My recitals are family friendly and I use the event to teach proper concert etiquette. With all dressed in fancy attire how do I bring a relaxed feel to the event? I have students arrive 30 minutes prior to the event to unpack and warm up. I then interact with each student and encourage them to just have fun, make a new friend and do their best. Five minutes prior to start is the group photo. Then, I seat the performers in the order of the program and make several welcoming announcements. I also clearly state the intention of the event: educational, fun celebration of music, good concert etiquette, remind them to take a bow, etc. I tune each student just before positioning them on stage and then we are off.
As classical string players we are conditioned from the beginning to execute uniform bowing or follow what is printed in the music. This is true not only for the solo repertoire but especially in orchestral settings. The bowings create phrasing, musical expression and bring to life what the composer intended. Well, the player either goes down or up (over simplification) coupled with or without slurs and a variety of complex articulations and dynamics.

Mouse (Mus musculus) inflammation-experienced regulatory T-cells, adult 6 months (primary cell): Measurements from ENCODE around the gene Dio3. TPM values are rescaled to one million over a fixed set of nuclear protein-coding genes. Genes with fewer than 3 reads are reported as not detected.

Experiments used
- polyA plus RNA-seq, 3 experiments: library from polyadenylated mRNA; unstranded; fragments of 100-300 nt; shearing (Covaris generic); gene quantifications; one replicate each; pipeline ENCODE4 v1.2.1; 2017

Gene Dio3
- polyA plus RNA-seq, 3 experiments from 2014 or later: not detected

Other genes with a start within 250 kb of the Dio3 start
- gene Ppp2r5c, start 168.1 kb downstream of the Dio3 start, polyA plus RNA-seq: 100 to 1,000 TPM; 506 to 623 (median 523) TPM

The “bow” is our voice so its function is powerfully artistic. In orchestral settings the conductor (along with the concertmaster) provide any desired changes or edits in bowings. As an experienced orchestral violinist this is a fascinating and impactful subject as changes in bowings dramatically affect the players and overall sound of the section. I remember years ago when Isaac Stern’s son, David, was conducting the Nashville Symphony Orchestra for a classical series and he had both violin sections use “free bowing” in the opening measures of the Johannes Brahms symphony no. 1, op. 68. What! Oh my! That breaks some rules but what a brilliant artistic choice. He wanted a lot of sound to come from the back of the sections. This choice literally freed all of us up to use many bows on individual notes which created a wonderful tidal wave of sound for this majestic work.